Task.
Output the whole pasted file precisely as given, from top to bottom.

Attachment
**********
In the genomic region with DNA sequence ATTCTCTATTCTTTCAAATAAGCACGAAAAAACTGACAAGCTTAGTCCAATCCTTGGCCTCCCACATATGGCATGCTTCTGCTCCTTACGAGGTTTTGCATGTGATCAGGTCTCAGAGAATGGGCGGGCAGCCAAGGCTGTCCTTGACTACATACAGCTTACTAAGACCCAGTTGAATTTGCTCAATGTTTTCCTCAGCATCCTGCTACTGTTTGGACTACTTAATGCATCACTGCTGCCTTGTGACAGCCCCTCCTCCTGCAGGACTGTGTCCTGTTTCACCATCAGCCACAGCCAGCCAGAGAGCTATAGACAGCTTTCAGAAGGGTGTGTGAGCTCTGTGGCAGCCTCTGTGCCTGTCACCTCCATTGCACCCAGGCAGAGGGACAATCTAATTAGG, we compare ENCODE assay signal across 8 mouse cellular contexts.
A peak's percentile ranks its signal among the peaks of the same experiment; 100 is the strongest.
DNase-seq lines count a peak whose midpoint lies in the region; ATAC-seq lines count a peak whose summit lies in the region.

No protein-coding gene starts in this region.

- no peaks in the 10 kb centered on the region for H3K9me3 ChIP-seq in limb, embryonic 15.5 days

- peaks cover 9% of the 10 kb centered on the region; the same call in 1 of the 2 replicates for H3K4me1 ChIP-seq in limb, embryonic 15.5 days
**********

In the genomic region with DNA sequence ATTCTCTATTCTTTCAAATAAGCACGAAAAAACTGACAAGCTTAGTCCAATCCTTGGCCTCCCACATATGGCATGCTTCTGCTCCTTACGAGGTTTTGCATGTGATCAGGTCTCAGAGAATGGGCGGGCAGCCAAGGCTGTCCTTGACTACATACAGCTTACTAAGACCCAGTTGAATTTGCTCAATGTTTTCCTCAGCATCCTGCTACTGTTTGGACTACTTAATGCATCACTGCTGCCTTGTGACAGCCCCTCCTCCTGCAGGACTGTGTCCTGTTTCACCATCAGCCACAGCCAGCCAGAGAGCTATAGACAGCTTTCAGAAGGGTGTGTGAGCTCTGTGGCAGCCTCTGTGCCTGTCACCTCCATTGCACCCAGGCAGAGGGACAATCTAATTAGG, we compare ENCODE assay signal across 8 mouse cellular contexts.
A peak's percentile ranks its signal among the peaks of the same experiment; 100 is the strongest.
DNase-seq lines count a peak whose midpoint lies in the region; ATAC-seq lines count a peak whose summit lies in the region.

No protein-coding gene starts in this region.

- no peaks in the 10 kb centered on the region for H3K9me3 ChIP-seq in limb, embryonic 15.5 days

- peaks cover 9% of the 10 kb centered on the region; the same call in 1 of the 2 replicates for H3K4me1 ChIP-seq in limb, embryonic 15.5 days